Clark Public Utilities offers ways to save energy during home renovation

Clark Public Utilities offers ways to save energy during home renovation

Sebastian Rubino / [email protected]

When a homeowner decides to renovate their home, ways to save energy later on may be the last thing on their mind. But to combat this mindset, Clark Public Utilities has offered some tips to people who are making home improvements so they can pay less for electricity at the same time. 

DuWayne Dunham, an energy counselor for the PUD, said Clark Public Utilities has an “Energy Counselor of the Day” program available from 8 a.m. to 5 p.m. Monday through Friday. The program allows people to talk directly with an energy counselor. 

“If they have certain weatherization projects they’re considering, they’ll be able to save energy, be more comfortable, and we can help prioritize those things for them and let them know what their best bang for their buck will be,” Dunham said. 

Energy counselors can assist customers by looking at their energy consumption history and the year their home was built, which gives them the ability to make recommendations and help the customer prioritize what would make the most sense in terms of saving energy. 

If customers are in an electrically-heated home, Dunham also said they offer window replacements and insulation upgrades during renovations, which can help capture more energy savings.

“Because they’re making that investment to save energy, we’re (also) able to assist them with rebates that help with the cost,” Dunham said. “For some of these measures, like if they’re installing a heat pump or getting new windows, it can be $10,000 or more.”

Dunham said Clark Public Utilities  offers a loan program customers can use. Customers can make monthly payments for new renovation installments rather than paying for everything all at once. Another way to save energy includes sealing holes in the exterior shell of the home to prevent air from coming in.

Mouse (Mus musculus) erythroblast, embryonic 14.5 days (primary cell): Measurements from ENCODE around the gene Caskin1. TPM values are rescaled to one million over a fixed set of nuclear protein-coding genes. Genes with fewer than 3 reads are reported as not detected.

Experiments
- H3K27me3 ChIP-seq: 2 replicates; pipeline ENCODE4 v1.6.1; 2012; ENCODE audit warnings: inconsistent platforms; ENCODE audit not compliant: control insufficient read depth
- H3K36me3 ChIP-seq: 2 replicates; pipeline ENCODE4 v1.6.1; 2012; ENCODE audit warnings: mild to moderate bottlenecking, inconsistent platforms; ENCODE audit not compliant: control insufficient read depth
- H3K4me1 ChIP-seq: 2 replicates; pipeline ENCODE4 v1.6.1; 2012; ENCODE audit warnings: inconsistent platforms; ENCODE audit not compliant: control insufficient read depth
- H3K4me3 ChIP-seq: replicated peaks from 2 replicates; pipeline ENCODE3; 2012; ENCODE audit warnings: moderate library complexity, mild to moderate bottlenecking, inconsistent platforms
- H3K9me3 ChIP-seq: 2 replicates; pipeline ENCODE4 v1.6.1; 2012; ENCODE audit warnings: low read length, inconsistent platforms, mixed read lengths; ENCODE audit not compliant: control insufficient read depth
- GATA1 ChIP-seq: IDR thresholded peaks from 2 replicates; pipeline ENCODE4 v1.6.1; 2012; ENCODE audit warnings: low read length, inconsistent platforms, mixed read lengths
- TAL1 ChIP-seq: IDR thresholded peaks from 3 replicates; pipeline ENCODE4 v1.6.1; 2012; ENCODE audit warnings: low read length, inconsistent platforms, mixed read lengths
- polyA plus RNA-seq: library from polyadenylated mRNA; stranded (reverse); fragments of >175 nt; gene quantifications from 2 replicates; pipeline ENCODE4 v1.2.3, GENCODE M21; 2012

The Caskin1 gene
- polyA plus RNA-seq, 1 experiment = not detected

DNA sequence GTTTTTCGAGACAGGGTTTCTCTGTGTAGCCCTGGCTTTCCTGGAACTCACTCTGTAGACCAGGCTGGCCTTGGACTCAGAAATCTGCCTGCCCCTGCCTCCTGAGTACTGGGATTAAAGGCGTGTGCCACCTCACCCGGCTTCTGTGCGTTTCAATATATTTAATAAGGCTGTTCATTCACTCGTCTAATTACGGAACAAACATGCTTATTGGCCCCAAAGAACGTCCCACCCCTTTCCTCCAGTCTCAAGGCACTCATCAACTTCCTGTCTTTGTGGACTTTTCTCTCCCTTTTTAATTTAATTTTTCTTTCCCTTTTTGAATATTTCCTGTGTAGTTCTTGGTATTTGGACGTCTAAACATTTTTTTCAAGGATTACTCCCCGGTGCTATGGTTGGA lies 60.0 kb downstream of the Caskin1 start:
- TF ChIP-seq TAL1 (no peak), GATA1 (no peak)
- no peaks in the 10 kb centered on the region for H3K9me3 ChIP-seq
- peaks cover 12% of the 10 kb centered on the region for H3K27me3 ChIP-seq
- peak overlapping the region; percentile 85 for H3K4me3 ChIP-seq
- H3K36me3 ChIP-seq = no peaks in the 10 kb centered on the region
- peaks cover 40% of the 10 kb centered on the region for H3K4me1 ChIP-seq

If someone has a central air system, CPU can also seal ductwork so heated and cooled air is funneled into the home instead of leaking into other areas.

Since the energy counselors are not salesmen, Dunham intends to help customers in the most efficient way without making money on the advice he doles out. 

“In some instances, we can assist customers in saving all kinds of money by not doing certain measures that aren’t going to add up to much savings, whereas they were told by a salesman that would do quite a bit of good for them,” he said. “I think it’s just a great service for our customers, and we’re not biased and not selling anything. We’re going to give people the straight-up information without any bias as far as trying to make a sale or anything like that.”

For example, if someone wants to replace their vinyl-frame window, Dunham can walk homeowners through their insulation levels and what kind of heating system they have. 

“If they have the older cable ceiling heat, wall heaters, or baseboards, we’d say ‘boy, there are systems out there that are a lot more efficient than that we could offer you a rebate for, whether it be a heat pump or ductless heat pump,’” he explained.

Dunham said many customers have called about replacing their windows, but energy counselors determined the installation of a heat pump or new insulation would cost just about as much as replacing the windows and would result in less energy use. While he’s not against replacing windows entirely, Dunham said they’re one of the most expensive weatherization measures with “most often, the least amount of effect on the bill.” 

Installing new insulation or a heating system often results in a better cost-benefit ratio, which weighs how much money the installation will save and how much it’ll benefit the person.

The year a house was built plays a factor in the assistance Clark Public Utilities offers. Dunham said they have a greater chance of helping customers with insulation upgrades and similar renovations for houses that were built before 1990. That’s because Washington state has regulations about the thickness of walls and insulation required in newer homes. 

Windows were also installed with a vinyl frame instead of a metal one prior to 1990. 

“Once 1990 came around, there wasn’t much to do to come back to a home to make it more efficient, as Washington state’s energy code really took care of that,” he said.

To utilize the energy counselor of the day program, call 360-992-3355 between 8 a.m. and 5 p.m. Monday through Friday. Programs for homes that are electrically heated can be found at and programs for homes with natural gas are available at

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